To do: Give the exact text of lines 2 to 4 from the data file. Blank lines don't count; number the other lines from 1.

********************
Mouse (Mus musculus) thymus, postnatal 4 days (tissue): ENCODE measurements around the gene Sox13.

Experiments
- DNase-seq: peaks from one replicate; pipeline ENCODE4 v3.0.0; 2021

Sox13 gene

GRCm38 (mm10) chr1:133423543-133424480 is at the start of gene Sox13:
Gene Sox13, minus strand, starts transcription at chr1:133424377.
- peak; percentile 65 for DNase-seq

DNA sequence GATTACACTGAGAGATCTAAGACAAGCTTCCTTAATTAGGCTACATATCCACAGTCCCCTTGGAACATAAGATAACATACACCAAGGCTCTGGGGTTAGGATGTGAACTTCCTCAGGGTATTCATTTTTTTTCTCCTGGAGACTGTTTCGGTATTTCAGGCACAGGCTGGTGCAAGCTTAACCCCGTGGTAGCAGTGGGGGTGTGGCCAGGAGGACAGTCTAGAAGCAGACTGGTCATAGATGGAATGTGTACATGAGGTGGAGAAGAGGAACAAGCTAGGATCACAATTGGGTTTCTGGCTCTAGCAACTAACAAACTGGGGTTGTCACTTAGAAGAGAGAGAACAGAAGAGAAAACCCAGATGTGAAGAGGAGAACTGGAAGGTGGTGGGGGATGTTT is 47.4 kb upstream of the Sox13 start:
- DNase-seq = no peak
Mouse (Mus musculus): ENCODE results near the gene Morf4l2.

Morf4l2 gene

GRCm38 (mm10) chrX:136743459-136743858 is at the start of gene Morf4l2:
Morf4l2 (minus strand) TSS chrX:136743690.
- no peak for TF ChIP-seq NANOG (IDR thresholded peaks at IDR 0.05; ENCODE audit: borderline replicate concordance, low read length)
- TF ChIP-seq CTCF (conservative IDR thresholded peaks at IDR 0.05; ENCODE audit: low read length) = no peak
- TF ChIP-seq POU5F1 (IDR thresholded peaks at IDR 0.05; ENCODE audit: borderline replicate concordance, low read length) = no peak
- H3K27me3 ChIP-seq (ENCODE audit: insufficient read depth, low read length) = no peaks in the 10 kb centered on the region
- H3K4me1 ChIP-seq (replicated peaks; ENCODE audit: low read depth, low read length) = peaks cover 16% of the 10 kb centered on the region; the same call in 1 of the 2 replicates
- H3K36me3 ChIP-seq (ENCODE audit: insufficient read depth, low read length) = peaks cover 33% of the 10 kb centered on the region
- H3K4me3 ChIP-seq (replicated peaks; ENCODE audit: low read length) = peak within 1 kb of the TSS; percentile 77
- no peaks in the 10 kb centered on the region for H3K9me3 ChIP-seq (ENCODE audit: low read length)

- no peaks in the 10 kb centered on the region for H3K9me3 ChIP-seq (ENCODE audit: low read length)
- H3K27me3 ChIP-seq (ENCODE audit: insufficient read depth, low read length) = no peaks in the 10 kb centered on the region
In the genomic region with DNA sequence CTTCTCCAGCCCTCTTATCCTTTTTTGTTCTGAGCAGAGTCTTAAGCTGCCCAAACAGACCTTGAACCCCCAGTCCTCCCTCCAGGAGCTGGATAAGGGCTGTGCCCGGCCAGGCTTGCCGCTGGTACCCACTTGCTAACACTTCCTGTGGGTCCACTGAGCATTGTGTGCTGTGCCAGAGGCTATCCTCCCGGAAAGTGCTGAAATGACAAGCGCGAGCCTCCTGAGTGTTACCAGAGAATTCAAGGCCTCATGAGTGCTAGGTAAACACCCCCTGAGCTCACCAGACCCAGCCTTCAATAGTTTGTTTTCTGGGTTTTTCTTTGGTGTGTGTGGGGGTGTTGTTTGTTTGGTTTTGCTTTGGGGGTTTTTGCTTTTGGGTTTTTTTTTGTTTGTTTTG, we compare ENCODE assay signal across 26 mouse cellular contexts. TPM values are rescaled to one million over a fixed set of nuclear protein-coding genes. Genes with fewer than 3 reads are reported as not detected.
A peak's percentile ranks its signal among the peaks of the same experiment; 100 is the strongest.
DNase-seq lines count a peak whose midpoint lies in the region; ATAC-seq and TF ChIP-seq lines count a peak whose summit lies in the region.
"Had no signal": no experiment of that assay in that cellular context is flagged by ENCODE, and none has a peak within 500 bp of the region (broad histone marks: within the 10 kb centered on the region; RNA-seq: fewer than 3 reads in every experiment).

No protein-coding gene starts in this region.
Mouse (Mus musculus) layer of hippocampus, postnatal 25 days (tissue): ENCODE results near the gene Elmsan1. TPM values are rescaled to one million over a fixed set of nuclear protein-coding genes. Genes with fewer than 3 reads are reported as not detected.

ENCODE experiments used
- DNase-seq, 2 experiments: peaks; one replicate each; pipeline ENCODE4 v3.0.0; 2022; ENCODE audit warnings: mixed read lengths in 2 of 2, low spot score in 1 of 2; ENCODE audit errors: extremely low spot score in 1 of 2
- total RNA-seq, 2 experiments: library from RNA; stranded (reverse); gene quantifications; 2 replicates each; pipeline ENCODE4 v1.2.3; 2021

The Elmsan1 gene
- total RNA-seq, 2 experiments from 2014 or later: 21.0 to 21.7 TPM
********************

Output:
Experiments
- DNase-seq: peaks from one replicate; pipeline ENCODE4 v3.0.0; 2021

Sox13 gene